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Ecodesign and the ErP Directives Explained

The Energy Related Products Directive (ErP) is a set of guidelines introduced by the European Commission, which therefore affects those operating in the UK. The directive affects any product which is either involved in the production of energy, or in consuming energy, except anything related to transport. To help you understand what the directive means for you and your customers, we've created a helpful 'Who?, What?, Where?, When? How?' guide to all things ErP.


The European Union (EU) has set a target to:

  • Lower emissions by 20%
  • Increase the proportion of renewable energy by 20%
  • By 2020

These are known as the '20/20/20' targets. The Ecodesign Directive is one of many measures that the EU have introduced to reach this target. This directive addresses two categories of product:

  • Energy-using products (EuP) - such as consumer goods, domestic appliances and industrial equipment
  • Energy-related products (ErP) - products which have an impact on energy consumption such as insulation material, shower heads

The ErP directive is divided into two strategies: Ecodesign and Energy Labeling.

Ecodesign is a set of efficiency performance standards for products that relate to energy. 

Energy Labeling is a requirement that products which meet certain criteria must have an energy label which indicates the efficiency band of the product from G (lowest efficiency) to A+++ (highest efficiency).


One of the opportunities identified where there are potential savings to be made is in domestic appliances. This includes vacuum cleaners, cooking equipment and lighting, but also domestic energy products such as water heaters, air conditions and fans. There are specific directives which relate to circulator pumps in heating systems, including those integrated into boilers, and standardised water pumps.

Who? Responsibility for complying with this directive rests with manufacturers, representatives, importers, distributors and end users. Basically, everyone involved in the product's life cycle, from design to shipping, from installation to replacement. For example, manufacturers have a responsibility to provide sufficient information about the energy efficiency of their products by labeling them correctly and installers have a responsibility to calculate the efficiency of a system.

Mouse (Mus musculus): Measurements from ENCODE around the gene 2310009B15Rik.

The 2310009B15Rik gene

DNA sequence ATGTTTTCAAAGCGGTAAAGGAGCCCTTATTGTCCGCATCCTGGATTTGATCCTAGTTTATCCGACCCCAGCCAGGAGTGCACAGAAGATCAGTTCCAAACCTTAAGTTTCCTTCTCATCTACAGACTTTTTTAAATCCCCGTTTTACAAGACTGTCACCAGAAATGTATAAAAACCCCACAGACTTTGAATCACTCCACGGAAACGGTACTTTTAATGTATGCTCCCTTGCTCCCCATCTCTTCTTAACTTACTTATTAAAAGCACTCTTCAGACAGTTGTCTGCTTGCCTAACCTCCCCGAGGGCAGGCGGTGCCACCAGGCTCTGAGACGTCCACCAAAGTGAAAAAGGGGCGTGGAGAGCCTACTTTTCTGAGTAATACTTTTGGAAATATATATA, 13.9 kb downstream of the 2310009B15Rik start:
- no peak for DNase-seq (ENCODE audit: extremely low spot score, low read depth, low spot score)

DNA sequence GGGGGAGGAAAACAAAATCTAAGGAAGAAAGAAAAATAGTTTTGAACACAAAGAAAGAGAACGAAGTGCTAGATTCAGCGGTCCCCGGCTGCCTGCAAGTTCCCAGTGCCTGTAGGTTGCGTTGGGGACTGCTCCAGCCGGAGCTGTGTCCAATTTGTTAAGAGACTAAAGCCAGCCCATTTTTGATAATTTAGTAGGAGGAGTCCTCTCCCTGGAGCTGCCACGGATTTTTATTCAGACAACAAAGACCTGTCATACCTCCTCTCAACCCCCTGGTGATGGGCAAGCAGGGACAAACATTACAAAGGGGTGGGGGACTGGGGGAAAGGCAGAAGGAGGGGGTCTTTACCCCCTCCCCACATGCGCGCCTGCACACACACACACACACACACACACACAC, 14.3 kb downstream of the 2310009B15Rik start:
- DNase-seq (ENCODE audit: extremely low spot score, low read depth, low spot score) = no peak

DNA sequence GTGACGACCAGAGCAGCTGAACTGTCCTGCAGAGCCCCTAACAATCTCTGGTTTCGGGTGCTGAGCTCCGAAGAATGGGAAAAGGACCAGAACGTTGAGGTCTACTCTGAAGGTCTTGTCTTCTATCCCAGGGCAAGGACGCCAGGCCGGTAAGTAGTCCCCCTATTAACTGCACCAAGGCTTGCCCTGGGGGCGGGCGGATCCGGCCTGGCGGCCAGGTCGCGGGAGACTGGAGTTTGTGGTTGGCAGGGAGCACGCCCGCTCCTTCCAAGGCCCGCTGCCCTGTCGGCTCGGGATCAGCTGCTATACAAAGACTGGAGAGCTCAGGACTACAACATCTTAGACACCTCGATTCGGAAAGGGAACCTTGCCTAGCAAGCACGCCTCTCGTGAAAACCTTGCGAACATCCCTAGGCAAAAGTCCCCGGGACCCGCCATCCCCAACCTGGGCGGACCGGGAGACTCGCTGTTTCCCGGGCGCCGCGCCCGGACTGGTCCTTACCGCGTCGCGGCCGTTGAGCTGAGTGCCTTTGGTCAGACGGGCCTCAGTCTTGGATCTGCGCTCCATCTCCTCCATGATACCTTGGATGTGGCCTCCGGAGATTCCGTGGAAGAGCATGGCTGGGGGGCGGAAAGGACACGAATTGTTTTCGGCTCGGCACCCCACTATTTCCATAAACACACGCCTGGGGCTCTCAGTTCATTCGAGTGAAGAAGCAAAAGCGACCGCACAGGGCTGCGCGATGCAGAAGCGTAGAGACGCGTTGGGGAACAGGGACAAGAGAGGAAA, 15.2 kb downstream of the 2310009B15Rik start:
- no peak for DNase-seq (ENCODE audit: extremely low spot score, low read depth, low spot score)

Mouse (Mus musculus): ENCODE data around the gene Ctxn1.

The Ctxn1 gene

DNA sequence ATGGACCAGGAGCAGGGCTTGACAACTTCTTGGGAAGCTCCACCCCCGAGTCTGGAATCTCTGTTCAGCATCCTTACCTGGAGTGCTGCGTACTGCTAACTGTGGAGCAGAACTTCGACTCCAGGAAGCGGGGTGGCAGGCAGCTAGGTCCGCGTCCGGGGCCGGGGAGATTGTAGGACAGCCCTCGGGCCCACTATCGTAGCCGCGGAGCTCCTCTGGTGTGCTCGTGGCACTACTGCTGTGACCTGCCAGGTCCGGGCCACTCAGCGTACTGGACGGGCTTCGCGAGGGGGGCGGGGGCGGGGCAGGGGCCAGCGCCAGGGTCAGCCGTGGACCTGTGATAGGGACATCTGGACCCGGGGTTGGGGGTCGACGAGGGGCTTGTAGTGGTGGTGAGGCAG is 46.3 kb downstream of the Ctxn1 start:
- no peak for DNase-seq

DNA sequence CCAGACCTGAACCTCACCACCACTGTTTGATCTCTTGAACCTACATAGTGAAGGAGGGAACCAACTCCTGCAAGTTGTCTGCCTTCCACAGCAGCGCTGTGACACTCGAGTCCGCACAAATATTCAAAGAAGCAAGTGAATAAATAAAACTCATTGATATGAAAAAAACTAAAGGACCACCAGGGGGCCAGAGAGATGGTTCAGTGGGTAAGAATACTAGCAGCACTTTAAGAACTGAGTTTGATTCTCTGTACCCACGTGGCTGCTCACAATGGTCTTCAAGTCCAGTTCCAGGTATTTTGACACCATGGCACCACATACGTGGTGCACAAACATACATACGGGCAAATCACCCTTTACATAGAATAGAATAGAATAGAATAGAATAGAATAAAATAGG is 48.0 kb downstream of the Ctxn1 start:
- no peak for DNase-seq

When? The ErP regulations come into force in phases. Since 2013, only circulator pumps and standardised water pumps which meet the ErP regulations have been placed on the market. However, from 2015 onwards the requirements for energy efficiency become more stringent, with greater energy efficiency requirements placed on pump manufacturers. Further measures will be introduced in 2017 and 2019. By the end of 2019, heating manufacturers will no longer be permitted to purchase pumps which are not high-efficiency, even as spare parts for obsolete boilers. All pumps fitted as replacement parts will need to be high-efficiency models.

If you require advice on how ErP 2015 affects your business's pumping requirements, please get in touch and one of our team will be pleased to assist you.

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